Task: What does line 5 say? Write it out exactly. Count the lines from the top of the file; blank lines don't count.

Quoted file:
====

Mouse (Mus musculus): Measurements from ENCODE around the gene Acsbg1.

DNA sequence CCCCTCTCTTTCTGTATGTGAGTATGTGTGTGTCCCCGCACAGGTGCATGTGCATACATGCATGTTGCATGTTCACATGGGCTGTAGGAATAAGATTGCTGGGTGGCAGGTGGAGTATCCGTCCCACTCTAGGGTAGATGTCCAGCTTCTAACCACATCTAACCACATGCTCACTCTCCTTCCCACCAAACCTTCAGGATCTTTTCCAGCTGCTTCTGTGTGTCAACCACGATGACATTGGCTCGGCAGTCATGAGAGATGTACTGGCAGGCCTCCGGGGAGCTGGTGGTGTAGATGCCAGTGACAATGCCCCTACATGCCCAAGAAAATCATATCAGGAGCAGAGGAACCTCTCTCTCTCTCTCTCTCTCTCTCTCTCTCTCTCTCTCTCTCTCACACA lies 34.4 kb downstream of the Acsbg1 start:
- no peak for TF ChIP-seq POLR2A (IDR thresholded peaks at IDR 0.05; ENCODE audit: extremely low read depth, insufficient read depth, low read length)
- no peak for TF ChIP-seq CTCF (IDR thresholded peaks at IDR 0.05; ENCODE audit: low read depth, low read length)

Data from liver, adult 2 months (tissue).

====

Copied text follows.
Data from liver, adult 2 months (tissue).